The Story – and the Soldiers – Behind Restrepo

We know that many of you experienced the documentary Restrepo at AFI SilverDocs and other special screenings.  Having already won the Grand Jury Prize for Documentary at the Sundance Film Festival this year, in addition to a host of other accolades, the film is continuing to open at more theaters across the country and we’re proud to help spread the word.   You can visit the official Facebook page for an updated theater schedule.

Today, we present an inside look into the work of the filmmakers, Sebastian Junger & Tim Hetherington, who traveled to the Korengal Valley to chronicle the deployment of the men of Battle Company, 2nd of the 503rd Infantry Regiment, 173rd Airborne Brigade Combat Team.  Hetherington – a contributing photographer at Vanity Fair – wrote this guest blog just for the USO, and he offers insight into the creative process, and how the film continues to touch both the audiences and filmmakers alike…

A few months ago, I received a phone call from Santana ‘Rudy’ Rueda, one of the soldiers from Second Platoon, Battle Company, 173rd Airborne. I was supposed to join him at a film festival in Missouri for a screening of the film Restrepo, but had not been able to make it there because of a snowstorm in New York. He sounded a little out of breath and stunned,

“Tim, man, you’re not going to believe this.”

“Why? What’s going on Rudy?”

“I – I’m standing across the street from the movie theatre, and they’ve got the name Restrepo in massive letters above it on the sign board. I can’t believe it.”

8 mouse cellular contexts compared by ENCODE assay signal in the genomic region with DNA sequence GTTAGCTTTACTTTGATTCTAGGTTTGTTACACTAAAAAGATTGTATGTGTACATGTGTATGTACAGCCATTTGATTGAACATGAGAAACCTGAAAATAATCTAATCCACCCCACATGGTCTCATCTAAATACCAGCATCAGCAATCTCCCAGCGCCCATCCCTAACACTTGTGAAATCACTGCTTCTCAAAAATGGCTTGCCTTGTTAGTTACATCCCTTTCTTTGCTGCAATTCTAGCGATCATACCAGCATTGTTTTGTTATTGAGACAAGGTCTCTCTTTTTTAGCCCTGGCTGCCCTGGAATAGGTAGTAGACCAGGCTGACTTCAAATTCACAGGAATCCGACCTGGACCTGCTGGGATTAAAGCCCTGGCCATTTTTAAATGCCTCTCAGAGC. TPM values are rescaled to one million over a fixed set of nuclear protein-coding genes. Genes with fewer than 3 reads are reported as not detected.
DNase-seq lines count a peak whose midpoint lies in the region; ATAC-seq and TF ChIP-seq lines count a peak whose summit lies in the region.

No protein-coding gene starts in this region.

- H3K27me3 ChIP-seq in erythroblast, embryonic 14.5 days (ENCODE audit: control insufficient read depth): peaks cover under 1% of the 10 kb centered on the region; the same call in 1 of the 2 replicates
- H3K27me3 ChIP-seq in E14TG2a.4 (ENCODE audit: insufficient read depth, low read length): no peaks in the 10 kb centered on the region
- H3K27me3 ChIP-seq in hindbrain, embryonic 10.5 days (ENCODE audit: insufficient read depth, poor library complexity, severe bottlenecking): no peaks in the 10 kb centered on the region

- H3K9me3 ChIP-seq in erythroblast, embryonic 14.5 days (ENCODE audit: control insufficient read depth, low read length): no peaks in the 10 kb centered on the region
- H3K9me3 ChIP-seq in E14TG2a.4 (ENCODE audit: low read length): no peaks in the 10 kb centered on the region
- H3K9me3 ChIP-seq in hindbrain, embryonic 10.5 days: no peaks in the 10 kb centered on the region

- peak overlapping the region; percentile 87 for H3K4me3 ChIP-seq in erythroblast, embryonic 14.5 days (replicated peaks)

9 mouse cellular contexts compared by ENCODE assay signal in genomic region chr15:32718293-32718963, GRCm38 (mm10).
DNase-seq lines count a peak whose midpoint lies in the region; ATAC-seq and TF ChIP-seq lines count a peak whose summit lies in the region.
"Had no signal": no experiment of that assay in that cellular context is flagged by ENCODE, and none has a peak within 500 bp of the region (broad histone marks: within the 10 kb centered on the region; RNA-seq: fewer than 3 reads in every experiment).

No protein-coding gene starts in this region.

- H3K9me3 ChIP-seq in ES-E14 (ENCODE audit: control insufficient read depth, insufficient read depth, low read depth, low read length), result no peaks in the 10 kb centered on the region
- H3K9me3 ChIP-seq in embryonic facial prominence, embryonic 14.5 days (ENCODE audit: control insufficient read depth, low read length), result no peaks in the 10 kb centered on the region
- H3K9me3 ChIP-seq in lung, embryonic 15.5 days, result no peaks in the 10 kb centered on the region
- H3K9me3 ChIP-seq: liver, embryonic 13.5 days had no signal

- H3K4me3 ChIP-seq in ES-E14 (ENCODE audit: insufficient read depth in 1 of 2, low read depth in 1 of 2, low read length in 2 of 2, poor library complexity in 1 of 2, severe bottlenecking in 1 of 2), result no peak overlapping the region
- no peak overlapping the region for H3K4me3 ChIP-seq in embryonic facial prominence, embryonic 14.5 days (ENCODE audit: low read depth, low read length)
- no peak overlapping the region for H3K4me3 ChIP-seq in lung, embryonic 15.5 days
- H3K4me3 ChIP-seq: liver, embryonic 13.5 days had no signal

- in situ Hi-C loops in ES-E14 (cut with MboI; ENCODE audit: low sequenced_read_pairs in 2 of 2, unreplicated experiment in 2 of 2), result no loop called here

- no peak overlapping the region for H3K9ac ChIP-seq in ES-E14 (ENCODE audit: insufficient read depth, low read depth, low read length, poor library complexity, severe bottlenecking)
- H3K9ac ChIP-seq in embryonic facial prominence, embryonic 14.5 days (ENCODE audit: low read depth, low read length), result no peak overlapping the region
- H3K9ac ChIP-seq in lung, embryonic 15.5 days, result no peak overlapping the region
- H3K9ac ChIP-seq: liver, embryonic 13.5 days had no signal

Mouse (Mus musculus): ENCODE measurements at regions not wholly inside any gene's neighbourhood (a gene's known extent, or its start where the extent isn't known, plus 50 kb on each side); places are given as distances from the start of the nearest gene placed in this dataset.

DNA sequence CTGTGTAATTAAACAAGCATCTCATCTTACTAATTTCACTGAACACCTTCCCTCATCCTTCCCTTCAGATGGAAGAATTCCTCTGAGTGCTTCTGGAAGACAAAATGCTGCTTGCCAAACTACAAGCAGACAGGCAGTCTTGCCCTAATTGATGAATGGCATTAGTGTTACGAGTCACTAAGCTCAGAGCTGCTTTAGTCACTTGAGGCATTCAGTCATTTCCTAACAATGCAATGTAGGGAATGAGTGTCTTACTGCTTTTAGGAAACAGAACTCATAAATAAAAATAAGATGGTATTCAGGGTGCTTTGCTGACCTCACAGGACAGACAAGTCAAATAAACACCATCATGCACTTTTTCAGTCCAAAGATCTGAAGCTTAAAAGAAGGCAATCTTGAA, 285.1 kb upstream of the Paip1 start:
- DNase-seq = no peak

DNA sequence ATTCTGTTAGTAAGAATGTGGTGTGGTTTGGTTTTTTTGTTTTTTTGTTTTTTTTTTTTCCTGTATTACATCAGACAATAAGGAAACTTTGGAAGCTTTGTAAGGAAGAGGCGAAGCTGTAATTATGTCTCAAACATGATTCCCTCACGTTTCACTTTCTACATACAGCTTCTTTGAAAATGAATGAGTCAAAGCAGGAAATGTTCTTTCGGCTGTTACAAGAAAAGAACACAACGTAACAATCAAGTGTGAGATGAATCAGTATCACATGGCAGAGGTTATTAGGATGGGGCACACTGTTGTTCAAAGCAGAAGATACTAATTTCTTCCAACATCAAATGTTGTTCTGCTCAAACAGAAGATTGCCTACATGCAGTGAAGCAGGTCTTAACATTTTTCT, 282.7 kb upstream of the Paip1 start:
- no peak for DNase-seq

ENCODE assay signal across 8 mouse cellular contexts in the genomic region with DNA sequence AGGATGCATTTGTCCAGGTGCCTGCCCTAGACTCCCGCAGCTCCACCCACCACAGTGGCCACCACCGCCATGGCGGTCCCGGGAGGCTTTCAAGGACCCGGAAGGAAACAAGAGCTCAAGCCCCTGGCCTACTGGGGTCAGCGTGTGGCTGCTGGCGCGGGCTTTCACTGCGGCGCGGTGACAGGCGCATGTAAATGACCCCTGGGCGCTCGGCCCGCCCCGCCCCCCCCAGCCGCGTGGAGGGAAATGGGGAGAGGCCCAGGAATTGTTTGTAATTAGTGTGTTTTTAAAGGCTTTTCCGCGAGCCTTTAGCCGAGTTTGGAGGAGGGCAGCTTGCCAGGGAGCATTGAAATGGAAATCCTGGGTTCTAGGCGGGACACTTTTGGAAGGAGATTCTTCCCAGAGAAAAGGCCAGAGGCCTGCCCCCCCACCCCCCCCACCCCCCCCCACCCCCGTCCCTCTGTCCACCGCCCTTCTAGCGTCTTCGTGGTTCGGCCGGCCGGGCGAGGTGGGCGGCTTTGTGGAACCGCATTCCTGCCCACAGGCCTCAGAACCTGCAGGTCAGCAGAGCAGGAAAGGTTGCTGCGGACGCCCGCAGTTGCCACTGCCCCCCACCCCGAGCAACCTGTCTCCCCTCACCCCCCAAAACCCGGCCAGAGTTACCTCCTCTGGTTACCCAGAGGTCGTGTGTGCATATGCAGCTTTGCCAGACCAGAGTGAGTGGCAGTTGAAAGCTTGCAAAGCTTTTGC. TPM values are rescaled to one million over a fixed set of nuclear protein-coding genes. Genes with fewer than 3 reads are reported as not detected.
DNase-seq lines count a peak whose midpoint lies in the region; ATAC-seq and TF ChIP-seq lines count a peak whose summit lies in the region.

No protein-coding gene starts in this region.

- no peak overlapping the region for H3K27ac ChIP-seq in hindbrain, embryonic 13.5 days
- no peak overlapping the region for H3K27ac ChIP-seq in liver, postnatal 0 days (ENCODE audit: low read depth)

“That’s good huh?” I asked.

“Yeah – but I just never thought that I’d see my dead friend’s name written so large”, he replied.

From 2007-8, author Sebastian Junger and I followed a platoon of soldiers in the remote Korengal Valley. We wanted to make the most immersive and experiential war film we could. We felt that many in the US had no idea how soldiers actually live and fight, and our desire was to bridge that gap – to reconnect people in the country with what soldiers are doing out in places like Afghanistan. We purposely did not interview generals or politicians (the soldiers we were with didn’t) and avoided any voiceover commentary – we just wanted to show what the GI experience is like. We felt that the public needs to see, digest, understand and honor this regardless of political beliefs. We called the film Restrepo – named after the platoon medic who was killed early on in the deployment and the outpost that the men built and named in his honor. But we also felt that the name Restrepo signified the idea of every soldier and the loss that every soldier endures.

Since we have started showing the film across the country, we’ve had incredible responses. I’ve had wives come and tell me how the film has helped them understand what their husband go through and Vietnam veterans who say it spoke of their experience too. It also feels like the country wants to talk about the war in a way that is not divided along the usual partisan lines, and that people want to connect with those who fight on our behalf. Last week I traveled to Albany for a screening of Restrepo. Following a packed screening, the audience stayed on to listen to a Q+A with Brendan O’Bryne (one of the soldiers from Second Platoon), Troy Steward (a National Guardsman who now runs the military blog Bouhammer.com) and myself. What actually took place was something quite remarkable that more resembled a town hall meeting as people began to voice their thoughts about the war and the effects on soldiers. At one point Brendan declared,